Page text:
14. Josefly | | #19

            Thank you so much for sharing your experience. I think I'm going to be on the look-out for an iron with fewer/smaller/no steam vents. Mine has so many large tear-shaped vents, I think they interfere with efficient fusing of interfacings and stabilizers.I think the embossing article I saw was more recent than the one mentioned in this thread, and maybe focused on slinky knit fabric instead of velvet. I love the idea of the thank-you notes. And your Christmas tree skirt with the snowflakes sounds beautiful.

      3. Gloriasews | | #7

        Sancin, be very careful using the bleach.  Because the fabric is so old, it might just rot away.  Test it on a scrap & see what the bleach does - it might turn orange - or bleed.  The drapes must have been quite beautiful in their day, eh?  I'm still trying to think of the name of the product that burns out the nap (it seems to stick in my mind that it's something like Fray Check - same idea).  I'll check in my notions catalogue & see if they have some & let you know.  The product shouldn't make the area 'burned' turn darker, as you don't actually burn it.  You might be better off stenciling it.


      4. MaryinColorado | | #23

        There is a product called "Fiber Etch" I wonder if that would work for you.

        1. Sancin | | #24

          I'll check it out - need to find a source here. Our local craft shop recently closed and our local and only fabric shop is closing. I have read of the this 'stuff' in the past and wondered about it. Thanks for the suggestions.

          1. MaryinColorado | | #25

            I did a search at http://www.nancysnotions.com She has a scarf kit with the fiber etch on sale for around $12.00

          2. MaryinColorado | | #26

            oooooh, here's a really good one http://www.dharmatrading.com search under Fiber Etch  there are lots of goodies from the fiber etch to scarves, fabrics, and instructions.  Enjoy!  I have been happy with orders from them too.  Mary

          3. Gloriasews | | #27

            Fibre Etch - that's the name I was trying to think of!  We'll have to find a source in Canada, as the US prices are way too high now, with our dollar so low.  I was in our Fabricland last week & it's almost empty - & not a small spool of thread left!  They did say earlier that they were looking for larger premises, but I wouldn't be surprised if they will close permanently - too bad!  I guess it's back to Wal-Mart for us for fabrics, eh?  Maybe the PG Sewing Centre has it.  I haven't been there yet.  Michaels may have it, too.


          4. Sancin | | #28

            Re Fabricland - The rumor is they will close permanently but I was told they make too much money to leave. They have canceled some big contracts. Apparently if and when they open again it will be not until next summer. I guess we use online services until then or buy thread at Kathy's but she does have good thread. I don't like WalMart and Michaels doesn't have very good thread. M's also doesn't have the selection I have seen in other stores in BC and Wash. I can't believe they cleared all the fabric out of Fabricland - some was real junk. I was told some will buy anything as long as it is on sale! I may go back and buy some linen if they have any left. PG Sewing does have some good notions and not bad fabric but I really don't care for the store. Sometime I just don't have any choice. I doubt they have any Fibre Etch but will check it out. Willow Basket probably had some. Hard to believe the stores closing! Vanderhoof general store had some good stuff but not a nice drive in winter.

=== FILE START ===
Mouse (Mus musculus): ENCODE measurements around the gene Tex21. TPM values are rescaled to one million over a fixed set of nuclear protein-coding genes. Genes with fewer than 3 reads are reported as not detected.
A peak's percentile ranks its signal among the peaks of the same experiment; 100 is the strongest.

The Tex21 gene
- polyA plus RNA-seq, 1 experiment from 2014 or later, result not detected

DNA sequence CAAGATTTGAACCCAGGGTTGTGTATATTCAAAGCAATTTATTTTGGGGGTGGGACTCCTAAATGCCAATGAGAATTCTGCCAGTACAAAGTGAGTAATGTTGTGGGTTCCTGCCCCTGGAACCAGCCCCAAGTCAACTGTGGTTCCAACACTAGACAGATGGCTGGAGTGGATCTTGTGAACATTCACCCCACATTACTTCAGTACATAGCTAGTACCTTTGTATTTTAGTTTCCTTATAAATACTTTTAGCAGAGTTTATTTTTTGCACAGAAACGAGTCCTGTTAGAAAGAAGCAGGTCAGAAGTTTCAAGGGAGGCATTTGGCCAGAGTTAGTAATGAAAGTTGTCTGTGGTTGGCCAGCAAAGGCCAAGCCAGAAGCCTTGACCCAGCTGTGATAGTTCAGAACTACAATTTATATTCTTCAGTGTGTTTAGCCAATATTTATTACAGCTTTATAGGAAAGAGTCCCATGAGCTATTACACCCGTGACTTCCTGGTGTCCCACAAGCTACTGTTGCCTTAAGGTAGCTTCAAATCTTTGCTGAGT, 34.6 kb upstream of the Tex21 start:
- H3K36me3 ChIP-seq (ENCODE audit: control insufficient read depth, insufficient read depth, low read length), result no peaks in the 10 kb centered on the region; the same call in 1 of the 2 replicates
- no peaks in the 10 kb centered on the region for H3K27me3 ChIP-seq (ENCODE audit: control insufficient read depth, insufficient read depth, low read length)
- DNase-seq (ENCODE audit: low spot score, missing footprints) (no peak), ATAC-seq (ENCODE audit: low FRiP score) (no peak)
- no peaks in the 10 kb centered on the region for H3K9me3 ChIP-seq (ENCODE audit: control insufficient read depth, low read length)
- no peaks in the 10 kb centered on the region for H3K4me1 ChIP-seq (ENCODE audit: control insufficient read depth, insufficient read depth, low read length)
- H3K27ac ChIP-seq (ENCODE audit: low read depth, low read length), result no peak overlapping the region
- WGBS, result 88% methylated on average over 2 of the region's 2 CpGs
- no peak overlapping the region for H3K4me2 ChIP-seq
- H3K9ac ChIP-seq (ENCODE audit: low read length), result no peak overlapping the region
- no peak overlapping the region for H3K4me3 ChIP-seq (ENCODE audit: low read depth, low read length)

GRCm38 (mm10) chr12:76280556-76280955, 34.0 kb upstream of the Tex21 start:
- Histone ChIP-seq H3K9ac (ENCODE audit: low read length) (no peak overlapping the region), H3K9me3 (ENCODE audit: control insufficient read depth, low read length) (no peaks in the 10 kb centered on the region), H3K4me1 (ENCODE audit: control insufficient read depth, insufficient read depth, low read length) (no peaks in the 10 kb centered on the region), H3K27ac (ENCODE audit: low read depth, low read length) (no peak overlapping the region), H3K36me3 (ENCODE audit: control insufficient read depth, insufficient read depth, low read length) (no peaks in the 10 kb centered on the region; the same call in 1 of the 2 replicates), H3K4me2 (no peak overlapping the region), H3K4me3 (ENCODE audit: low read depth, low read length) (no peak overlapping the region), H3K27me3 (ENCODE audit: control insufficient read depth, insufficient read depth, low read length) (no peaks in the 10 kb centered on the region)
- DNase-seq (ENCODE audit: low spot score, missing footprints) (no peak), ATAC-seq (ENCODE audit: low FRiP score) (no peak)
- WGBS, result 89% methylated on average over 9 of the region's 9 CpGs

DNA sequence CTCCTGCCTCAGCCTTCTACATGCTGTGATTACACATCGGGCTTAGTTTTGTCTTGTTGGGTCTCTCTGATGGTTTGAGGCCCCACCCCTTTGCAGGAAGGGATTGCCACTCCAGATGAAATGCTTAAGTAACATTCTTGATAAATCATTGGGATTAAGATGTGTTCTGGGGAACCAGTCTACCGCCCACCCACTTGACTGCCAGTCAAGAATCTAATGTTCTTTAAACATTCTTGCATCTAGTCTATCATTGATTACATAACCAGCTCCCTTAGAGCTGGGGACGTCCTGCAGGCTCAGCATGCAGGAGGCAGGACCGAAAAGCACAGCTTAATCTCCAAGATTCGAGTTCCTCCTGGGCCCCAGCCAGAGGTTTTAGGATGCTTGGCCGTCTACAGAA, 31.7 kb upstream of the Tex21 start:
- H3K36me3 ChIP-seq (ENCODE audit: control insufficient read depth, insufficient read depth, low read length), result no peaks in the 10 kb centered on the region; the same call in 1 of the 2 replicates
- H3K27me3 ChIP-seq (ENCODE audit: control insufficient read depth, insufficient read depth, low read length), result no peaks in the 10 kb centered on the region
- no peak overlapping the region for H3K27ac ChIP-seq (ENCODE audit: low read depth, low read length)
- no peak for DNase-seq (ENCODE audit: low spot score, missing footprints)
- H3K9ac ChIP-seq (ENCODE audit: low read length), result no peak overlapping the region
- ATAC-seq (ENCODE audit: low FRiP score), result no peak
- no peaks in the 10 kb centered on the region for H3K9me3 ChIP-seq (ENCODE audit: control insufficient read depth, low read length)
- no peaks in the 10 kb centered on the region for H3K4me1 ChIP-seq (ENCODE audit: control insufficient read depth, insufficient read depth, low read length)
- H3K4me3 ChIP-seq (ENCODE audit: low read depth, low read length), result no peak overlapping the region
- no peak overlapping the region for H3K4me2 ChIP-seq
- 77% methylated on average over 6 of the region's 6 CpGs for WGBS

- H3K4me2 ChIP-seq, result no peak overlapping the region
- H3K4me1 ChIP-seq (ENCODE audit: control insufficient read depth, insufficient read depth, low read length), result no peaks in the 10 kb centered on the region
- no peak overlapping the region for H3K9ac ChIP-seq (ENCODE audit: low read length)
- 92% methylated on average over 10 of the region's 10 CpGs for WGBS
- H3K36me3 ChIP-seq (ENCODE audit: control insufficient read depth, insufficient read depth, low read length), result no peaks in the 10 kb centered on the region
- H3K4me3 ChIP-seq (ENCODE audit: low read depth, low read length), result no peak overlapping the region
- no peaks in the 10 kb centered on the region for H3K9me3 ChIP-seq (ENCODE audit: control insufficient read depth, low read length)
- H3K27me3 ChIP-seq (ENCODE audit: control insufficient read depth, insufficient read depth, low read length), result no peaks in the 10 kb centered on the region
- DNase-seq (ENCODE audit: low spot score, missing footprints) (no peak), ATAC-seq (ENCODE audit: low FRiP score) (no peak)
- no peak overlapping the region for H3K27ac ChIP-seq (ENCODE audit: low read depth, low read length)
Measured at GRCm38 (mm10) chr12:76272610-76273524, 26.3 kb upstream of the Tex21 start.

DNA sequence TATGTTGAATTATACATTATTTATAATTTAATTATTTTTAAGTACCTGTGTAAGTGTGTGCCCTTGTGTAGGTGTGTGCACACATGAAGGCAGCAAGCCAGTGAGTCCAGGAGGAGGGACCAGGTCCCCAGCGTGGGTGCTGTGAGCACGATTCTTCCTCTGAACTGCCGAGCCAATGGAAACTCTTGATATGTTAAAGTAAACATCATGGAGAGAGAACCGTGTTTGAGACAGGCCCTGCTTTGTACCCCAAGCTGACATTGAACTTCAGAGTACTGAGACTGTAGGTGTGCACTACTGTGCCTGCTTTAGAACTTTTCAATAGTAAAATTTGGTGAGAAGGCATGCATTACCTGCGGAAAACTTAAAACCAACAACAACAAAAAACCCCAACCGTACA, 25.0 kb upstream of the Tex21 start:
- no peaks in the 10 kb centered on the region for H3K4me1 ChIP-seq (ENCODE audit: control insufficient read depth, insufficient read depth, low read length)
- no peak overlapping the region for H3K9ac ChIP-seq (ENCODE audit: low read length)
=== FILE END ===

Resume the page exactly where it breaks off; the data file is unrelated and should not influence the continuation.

5. Gloriasews | | #29

            All the fabric isn't gone from Fabricland yet, but it's pretty bare.  There are still suitings, polyester jerseys (dress-weight), some Christmas stuff, home dec, some formal wear/sheer fabrics, some cottons & lots of their bargain stuff left, & lots of cone thread, some notions & trims, but no small spools of thread.  I had heard that the Willow Basket was closing, too, but their ads don't mention it.  What/where is Kathy's, as I do need some good thread?  (As you can guess, I'm quite new to PG).  No, I'm not going to Vanderhoof at this time of year :).  What have you decided to do with your red velveteen?


          6. Sancin | | #30

            Kathy's Quilts is on 4th ave. If you quilt you have missed out on a dream shop. My furness has stopped working so not having a great day!I am not planning to make any decisions regarding my velvet until the spring. I do a lot of planning and not as much doing as I should.
            Have you come from a warm place to here? Take care.

          7. Gloriasews | | #31

            Not a good time of the year or week to have your furnace go, with more snow coming.  Do you have another source of heat? 

            Thanks for the info on Kathy's Quilts - I'll have to check there.  Take care & keep warm. 


          8. MaryinColorado | | #32

            Red velveteen would make a nice Valentines Day project. 

  3. User avater
    Sewista | | #22

    There is a product called Fiber Etch or something similar that you can use to burn out designs. It burns out the natural fibers and leaves the synthetic ones, or is it vice versa? Its been a few years since I have used it. Using this chemical will definitely necessitate a fabric with both synthetic and natural fibers. I am sure you can find this at Dharma Trading.

  4. sewslow67 | | #33

    I haven't read all of the replies (no time right now), but you can continue with the "burn-out" design by making a copy of it using hard rubber erasers or linoleum.  Just cut out the design on a piece of linoleum and then put the velvet (right side down) on it, and then press on the wrong side with a steam iron for several minutes.  When you turn your velvet right side up, you will find the design "burned out". 

    I hope I've described the process right, but if not, please let me know and I'll try to do a better job in explaining it.  I've done this though, and it works great.